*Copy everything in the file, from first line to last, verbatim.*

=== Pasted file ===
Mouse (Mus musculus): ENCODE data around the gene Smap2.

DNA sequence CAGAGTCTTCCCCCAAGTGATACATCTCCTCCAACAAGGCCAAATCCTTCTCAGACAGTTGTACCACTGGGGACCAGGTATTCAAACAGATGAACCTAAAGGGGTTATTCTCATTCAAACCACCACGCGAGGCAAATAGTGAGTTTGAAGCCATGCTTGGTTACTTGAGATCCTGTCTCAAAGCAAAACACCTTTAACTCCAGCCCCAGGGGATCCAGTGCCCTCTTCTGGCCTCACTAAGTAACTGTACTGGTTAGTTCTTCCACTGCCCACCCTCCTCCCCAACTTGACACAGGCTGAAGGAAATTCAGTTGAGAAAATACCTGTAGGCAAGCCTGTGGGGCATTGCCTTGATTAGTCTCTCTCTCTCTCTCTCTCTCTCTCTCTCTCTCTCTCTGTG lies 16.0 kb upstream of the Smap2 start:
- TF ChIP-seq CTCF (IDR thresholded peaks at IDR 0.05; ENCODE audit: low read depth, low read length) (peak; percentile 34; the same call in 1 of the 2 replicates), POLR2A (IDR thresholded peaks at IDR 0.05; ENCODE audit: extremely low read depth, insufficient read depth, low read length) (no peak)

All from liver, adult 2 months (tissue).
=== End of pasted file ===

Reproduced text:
Mouse (Mus musculus): ENCODE data around the gene Smap2.

DNA sequence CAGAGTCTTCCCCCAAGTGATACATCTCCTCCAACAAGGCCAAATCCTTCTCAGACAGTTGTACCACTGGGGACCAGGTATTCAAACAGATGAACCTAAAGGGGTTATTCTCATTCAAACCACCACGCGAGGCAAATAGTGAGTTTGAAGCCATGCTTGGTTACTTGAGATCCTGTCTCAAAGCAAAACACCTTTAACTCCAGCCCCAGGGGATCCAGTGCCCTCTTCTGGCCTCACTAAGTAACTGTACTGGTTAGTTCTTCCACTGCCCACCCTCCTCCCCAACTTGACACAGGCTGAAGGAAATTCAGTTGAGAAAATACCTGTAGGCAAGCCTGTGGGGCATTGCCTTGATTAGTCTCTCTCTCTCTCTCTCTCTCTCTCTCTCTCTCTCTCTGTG lies 16.0 kb upstream of the Smap2 start:
- TF ChIP-seq CTCF (IDR thresholded peaks at IDR 0.05; ENCODE audit: low read depth, low read length) (peak; percentile 34; the same call in 1 of the 2 replicates), POLR2A (IDR thresholded peaks at IDR 0.05; ENCODE audit: extremely low read depth, insufficient read depth, low read length) (no peak)

All from liver, adult 2 months (tissue).